Miller thinks this is proof of how vast plastic pollution is in waters and thinks it will soon reach a point where plastics will outnumber life in the world’s oceans.

Clothing fibers are one of the most common types of microfibers, according to Miller. They are commonly released through washing machines, which drain into wastewater treatment facilities that don’t filter microfibers.

This problem was the inspiration for the Cora Ball, designed and marketed by Miller and her team to reduce the number of microfibers that pass through washing machines. The ball has tiny soft rubber arms that allow fibers to tangle around it.

It doesn’t catch 100% of microfibers in a washing machine, but it does reduce the quantity released into the watershed.

Microplastics, a similar pollution problem, are pieces that have broken away from larger plastic sources like bottles or grocery bags. A single plastic bottle can be broken down into 39,000 pieces, according to Miller.

Many marine animals, like plankton, mistake microfibers and microplastics for food and consume them. It makes them eat less of what gives them nutrients, which then weakens them and puts them at a higher risk for disease and death, Miller said.

She and her team make it a point to stop their boat in transit to pick up even a single trash bag floating in the ocean so it doesn’t have a chance to break down further.

Working on the ocean

Miller won her first-ever sailing competition at age 8 on Saratoga Lake in New York. Her boat was just a small wooden pram, utility boat, called Rachael’s Rainbow. Now she sails the 60-foot American Promise, facing her ultimate competitor: pollution.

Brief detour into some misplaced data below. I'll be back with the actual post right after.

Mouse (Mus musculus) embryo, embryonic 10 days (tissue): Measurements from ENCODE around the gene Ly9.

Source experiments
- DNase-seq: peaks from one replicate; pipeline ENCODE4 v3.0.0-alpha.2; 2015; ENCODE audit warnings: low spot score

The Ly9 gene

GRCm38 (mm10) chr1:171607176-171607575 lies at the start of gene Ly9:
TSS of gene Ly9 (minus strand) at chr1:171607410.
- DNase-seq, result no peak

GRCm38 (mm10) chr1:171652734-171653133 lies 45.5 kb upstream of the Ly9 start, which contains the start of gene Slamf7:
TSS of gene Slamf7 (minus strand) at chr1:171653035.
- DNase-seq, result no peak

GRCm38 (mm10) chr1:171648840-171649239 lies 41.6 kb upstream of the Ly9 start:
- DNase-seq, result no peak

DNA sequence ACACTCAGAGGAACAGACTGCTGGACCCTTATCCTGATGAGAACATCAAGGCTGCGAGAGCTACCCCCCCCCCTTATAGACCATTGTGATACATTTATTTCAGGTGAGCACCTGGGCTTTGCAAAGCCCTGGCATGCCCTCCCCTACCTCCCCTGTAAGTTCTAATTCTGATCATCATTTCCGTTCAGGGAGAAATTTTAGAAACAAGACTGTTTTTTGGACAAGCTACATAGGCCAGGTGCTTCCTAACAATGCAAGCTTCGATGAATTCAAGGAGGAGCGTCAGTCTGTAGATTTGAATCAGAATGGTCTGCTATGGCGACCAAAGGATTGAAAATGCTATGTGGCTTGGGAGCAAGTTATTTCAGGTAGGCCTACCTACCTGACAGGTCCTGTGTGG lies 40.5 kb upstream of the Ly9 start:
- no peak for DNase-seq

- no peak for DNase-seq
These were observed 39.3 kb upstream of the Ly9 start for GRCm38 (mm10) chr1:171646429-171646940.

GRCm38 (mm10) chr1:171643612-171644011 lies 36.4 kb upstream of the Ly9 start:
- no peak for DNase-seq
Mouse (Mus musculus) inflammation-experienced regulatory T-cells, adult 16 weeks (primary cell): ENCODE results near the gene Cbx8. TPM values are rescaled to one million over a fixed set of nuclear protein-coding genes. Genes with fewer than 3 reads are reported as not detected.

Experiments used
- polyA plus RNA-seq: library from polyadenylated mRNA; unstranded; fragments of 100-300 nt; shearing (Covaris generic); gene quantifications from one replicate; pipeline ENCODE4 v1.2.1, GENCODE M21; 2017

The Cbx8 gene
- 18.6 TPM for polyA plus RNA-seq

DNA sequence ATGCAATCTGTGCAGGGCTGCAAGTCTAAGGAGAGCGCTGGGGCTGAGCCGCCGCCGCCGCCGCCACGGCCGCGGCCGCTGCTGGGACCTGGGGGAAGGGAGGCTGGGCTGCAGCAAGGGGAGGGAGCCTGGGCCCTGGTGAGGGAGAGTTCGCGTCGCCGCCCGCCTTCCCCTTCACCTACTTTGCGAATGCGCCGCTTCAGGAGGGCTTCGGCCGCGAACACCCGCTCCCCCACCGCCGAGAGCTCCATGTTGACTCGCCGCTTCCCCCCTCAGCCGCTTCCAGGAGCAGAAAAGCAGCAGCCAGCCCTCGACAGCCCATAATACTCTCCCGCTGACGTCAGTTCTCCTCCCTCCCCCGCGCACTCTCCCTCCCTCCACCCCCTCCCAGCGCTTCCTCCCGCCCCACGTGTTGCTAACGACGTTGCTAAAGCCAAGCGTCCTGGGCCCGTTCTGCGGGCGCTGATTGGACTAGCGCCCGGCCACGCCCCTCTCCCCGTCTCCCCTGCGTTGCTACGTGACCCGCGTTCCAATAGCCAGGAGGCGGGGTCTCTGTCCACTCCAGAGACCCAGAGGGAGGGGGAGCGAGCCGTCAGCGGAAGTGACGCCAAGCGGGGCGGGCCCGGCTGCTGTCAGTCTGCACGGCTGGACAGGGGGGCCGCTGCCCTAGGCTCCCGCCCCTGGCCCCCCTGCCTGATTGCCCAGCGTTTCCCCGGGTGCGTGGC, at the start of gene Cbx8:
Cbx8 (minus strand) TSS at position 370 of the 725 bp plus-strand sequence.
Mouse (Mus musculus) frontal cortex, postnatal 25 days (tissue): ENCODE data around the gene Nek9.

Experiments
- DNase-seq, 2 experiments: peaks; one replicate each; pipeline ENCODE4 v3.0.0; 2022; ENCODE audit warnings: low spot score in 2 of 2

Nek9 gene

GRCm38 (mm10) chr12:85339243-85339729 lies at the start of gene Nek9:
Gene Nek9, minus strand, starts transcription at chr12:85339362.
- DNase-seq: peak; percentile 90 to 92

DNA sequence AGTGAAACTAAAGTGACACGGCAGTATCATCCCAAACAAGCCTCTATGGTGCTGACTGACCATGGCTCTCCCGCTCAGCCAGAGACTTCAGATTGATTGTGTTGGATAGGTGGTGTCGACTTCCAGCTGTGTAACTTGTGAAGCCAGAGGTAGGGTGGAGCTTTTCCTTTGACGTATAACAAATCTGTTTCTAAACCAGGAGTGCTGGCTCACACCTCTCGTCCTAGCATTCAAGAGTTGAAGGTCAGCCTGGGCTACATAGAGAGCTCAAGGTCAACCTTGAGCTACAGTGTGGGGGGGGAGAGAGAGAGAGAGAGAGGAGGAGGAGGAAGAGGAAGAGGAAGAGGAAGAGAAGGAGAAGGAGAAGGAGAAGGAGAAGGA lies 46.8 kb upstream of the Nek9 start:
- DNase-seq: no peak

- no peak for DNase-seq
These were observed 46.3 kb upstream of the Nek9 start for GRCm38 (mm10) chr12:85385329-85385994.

American Promise is the “greenest” research vessel in the world, according to Miller. She is the third owner since it was built in 1984 by Dodge Morgan, a Mainer, from Ted Hood’s design. Being on the ocean was essential to helping solve the pollution crisis.

“As sailors we felt strongly that to protect the ocean we needed to be on the ocean — not 100% of the time but at least a good chunk of the time,” Miller said.

Morgan built the 60-foot boat to be fast and strong so he could break the fastest record for sailing around the world without stopping, which he accomplished in 1986. It subsequently was acquired by the U.S. Naval Academy for training before Miller and her husband purchased it.

Nine people can sleep onboard, and the boat can carry more for day trips. The vessel’s size allows Rozalia Project to conduct all research and trash cleanup onboard while minimizing its carbon footprint.

American Promise is equipped with four solar panels, two wind generators and an underwater hydro generator to harness energy to power all the boat's electrical needs. Its diesel engine is used to stay on tight schedules and when sails aren’t efficient.

Volunteers stay on the boat for 2 1/2-week expeditions while sailing from one project site to another in the Gulf of Maine and other routes on the East Coast. They are expected to share equally in responsibilities and work together to keep the boat and project moving.

Peter Larsen is a volunteer from Boston, where he organizes trash cleanups. He did an open boat tour on the American Promise, liked the passion Miller and other organizers had for the project and decided to apply as a volunteer even though he was basically a landlubber.